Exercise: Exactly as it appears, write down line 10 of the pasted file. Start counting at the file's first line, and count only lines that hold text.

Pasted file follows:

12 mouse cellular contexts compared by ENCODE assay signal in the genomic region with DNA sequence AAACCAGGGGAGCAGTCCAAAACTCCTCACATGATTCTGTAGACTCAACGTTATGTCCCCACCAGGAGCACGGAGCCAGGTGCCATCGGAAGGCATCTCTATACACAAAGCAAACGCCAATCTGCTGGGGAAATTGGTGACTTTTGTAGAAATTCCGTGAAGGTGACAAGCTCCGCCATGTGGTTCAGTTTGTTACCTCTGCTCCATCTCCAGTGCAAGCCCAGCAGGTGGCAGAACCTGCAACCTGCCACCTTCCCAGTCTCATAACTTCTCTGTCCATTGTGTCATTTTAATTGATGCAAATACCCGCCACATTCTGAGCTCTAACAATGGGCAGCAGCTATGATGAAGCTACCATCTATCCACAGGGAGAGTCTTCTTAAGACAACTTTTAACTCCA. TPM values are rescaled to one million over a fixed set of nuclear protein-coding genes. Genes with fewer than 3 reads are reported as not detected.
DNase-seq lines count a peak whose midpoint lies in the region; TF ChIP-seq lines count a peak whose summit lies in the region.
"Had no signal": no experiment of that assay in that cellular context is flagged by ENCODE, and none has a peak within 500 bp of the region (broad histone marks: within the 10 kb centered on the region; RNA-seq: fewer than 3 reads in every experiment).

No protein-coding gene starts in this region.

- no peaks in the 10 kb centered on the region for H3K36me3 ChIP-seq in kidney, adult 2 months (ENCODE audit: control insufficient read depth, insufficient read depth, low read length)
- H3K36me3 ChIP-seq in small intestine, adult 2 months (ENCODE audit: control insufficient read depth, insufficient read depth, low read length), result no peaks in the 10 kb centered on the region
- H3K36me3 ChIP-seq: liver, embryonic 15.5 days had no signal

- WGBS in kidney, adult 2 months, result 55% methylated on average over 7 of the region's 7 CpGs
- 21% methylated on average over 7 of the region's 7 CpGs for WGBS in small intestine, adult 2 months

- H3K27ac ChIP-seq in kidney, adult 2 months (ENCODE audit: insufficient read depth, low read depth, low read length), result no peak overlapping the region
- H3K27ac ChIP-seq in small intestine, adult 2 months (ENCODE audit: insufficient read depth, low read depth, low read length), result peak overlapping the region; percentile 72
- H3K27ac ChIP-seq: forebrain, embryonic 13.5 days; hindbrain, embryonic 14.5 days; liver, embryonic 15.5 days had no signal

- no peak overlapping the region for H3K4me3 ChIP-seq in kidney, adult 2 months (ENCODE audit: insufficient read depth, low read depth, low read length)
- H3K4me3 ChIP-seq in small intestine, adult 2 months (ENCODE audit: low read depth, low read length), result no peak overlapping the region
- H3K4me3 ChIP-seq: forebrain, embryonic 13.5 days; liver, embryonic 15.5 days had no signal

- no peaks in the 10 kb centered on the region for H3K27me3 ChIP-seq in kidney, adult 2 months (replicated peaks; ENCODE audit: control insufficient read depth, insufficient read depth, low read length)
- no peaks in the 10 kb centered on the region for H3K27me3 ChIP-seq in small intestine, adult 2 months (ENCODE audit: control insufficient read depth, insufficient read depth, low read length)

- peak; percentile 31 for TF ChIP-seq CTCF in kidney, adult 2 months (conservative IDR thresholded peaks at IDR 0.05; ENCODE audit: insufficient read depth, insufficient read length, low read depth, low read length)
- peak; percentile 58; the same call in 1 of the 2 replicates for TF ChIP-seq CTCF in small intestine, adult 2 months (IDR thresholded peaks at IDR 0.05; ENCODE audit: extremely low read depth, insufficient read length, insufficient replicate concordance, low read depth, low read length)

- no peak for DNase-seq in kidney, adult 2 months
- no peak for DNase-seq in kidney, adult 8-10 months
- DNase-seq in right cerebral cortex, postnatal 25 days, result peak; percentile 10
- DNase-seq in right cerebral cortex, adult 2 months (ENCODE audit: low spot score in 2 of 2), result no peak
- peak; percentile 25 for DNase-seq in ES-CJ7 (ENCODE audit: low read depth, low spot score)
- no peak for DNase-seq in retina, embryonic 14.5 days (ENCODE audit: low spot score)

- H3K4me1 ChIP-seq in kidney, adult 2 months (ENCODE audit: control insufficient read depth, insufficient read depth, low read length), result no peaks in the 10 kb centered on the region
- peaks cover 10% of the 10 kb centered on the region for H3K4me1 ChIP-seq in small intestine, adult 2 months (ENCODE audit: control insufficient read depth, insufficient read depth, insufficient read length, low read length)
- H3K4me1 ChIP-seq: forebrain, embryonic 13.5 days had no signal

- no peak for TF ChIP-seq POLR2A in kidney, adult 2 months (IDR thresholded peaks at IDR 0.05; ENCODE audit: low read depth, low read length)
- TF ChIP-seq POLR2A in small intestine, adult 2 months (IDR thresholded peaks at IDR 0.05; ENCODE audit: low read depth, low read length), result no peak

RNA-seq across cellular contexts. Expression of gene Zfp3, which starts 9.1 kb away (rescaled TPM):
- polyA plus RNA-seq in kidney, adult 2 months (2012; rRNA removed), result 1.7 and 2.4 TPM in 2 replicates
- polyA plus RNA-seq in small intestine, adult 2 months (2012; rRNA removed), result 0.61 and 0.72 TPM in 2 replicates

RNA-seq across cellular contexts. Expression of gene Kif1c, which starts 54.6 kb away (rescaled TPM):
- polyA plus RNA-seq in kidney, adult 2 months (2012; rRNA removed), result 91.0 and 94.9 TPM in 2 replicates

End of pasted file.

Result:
- H3K27ac ChIP-seq in kidney, adult 2 months (ENCODE audit: insufficient read depth, low read depth, low read length), result no peak overlapping the region